Well it looks like Atari got the inspiration for the initial 5200 from these guys because there is only one cord running out of the system. You could tear this thing apart looking for a power jack but you’ll never find one. The power and video use the same cord, which means if you lost the special AV switchbox made specifically for this console then you can’t play it. Because the system itself is also the controller that means that the cord running from it is very long, to account for the tiny cord meant to go from the switchbox to the TV, which means packing the system up is a hassle because the thing is, no joke, fifteen feet long and stiff as hell. You can also search the console for a power button but you’ll also not be able to find one, why? Because the AV switchbox is also the power switch! Which means you’d better have it in an easy to reach place otherwise you won’t be able to use the system! This is despicable, and the main reason why the Studio II is not worth owning today. If that switchbox breaks then you are sunk, if the cord from the console frays or snaps, you’re sunk, if one of the prongs from the switchbox frays or snaps then you’re sunk! This sort of innovation is an absolute hindrance as it makes the overall unit fragile and unwieldy to use in any sort of capacity, not that you’d really want to since almost half of the games are educational!
Here is a list of the entire NA game library that I took straight from Wikipedia, I’ll also throw in my two cents on the ‘games as well’
1. 18V400|TV Arcade I: Space War: You guide a missile from a static point to hit slowly moving enemies, boring.
2. 18V401|TV Arcade II: Fun with Numbers: Fuck no. The Parker Brothers Merlin does this better
3. 18V402|TV Arcade III: Tennis/Squash: Non-analogue Pong with a hilariously thin game field, boring and barely works as the ball will ricochet off of nothing.
4. 18V403|TV Arcade IV: Baseball: The game in its most abstract form, it mostly plays itself.
5. 18V404|TV Arcade Series: Speedway/Tag: Brilliantly boring, an insult to racing games. Getting a 2600 and Indy 500 is probably cheaper.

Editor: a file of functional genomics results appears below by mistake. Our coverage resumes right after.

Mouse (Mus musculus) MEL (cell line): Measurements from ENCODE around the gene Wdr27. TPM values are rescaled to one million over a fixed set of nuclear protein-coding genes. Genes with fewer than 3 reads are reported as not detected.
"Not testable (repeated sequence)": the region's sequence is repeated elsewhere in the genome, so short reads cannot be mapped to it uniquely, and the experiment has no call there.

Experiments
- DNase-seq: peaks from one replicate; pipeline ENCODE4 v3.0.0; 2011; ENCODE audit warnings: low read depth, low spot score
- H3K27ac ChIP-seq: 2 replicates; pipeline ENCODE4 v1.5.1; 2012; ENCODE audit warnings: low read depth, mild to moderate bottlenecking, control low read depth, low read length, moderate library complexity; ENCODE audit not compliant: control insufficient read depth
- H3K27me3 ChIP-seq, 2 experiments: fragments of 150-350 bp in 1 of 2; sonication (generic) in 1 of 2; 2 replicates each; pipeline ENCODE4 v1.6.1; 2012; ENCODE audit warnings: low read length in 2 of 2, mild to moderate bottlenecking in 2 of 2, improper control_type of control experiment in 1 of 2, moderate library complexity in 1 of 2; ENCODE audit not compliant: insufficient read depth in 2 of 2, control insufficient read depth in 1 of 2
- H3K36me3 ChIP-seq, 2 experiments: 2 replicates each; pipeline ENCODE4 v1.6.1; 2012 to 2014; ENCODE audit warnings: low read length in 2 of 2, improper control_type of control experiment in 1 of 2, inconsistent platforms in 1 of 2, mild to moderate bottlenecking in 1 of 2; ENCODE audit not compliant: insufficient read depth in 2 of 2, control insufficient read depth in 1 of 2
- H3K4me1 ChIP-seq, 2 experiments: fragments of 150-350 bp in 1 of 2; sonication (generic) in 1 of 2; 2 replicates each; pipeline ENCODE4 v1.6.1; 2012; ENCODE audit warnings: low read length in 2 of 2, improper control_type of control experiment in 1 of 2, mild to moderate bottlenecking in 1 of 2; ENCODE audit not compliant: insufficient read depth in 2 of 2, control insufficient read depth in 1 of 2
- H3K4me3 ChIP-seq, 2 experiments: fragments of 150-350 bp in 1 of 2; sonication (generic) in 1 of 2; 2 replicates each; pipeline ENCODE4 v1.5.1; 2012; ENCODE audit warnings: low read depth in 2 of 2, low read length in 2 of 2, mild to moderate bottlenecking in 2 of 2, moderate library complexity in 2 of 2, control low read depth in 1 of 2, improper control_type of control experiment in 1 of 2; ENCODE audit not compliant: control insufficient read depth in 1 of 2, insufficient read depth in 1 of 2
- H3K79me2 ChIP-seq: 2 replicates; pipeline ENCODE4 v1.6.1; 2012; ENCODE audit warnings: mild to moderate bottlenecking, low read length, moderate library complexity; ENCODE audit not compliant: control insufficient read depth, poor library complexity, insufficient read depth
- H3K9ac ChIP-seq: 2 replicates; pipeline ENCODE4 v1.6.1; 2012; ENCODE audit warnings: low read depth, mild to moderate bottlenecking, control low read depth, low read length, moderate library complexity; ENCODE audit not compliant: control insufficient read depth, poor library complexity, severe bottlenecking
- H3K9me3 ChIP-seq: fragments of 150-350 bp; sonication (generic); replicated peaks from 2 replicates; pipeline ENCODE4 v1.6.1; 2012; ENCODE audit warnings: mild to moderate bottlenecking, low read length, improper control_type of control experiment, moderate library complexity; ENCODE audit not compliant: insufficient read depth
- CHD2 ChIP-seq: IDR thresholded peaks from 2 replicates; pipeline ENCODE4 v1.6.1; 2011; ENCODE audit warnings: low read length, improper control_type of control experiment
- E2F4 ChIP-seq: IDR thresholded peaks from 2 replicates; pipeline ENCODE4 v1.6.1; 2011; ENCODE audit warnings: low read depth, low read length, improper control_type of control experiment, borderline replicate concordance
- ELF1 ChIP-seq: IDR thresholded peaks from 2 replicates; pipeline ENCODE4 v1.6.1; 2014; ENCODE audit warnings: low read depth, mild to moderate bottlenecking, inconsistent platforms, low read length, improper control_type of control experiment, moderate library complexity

6. 18V405|TV Arcade Series: Gunfighter/Moonship Battle: Atari used this exact fourmula to make Outlaw, but did it better. Moonship battle may not be classifiable as a game, Imagine Space War but without that fluid motion or gravity.
7. 18V500|TV School House I: Learning, it came with quiz books! It’s quiz software!
8. 18V501|TV School House II: Math Fun: More learning but with math!
9. 18V600|TV Casino I: Blackjack: How about not.
10. 18V601|TV Casino Series: TV Bingo: Pixelated Bingo, bring your own cards and chips.
11. 18V700|TV Mystic Series: Biorhythm: Pseudoscience mumbo jumbo, just play Taboo the Sixth Sense on NES if you want to waste your time in such a fashion.
Honestly the American library just blows, most of the games are not in fact games, they’re just learning software or things you could do without the need of a game console. At least overseas they got Pinball and Star Wars which are arguably more entertaining than anything we got over here.
If it isn’t obvious, this thing did not sell well, not in the slightest. RCA estimated that they sold between 53-64k units total, with puts it in as a strong contender for rarest home videogame console, at least in North America. I know the Amiga CD32 is the current title holder but the Studio II is probably in the top ten. This damn thing is so forgotten that not a single ‘game’s journalism’ site that has posted a ‘most obscure’ or ‘worst ever’ console list even has it listed. The Studio II has been completely forgotten to time and you know what, that’s definitely for the best.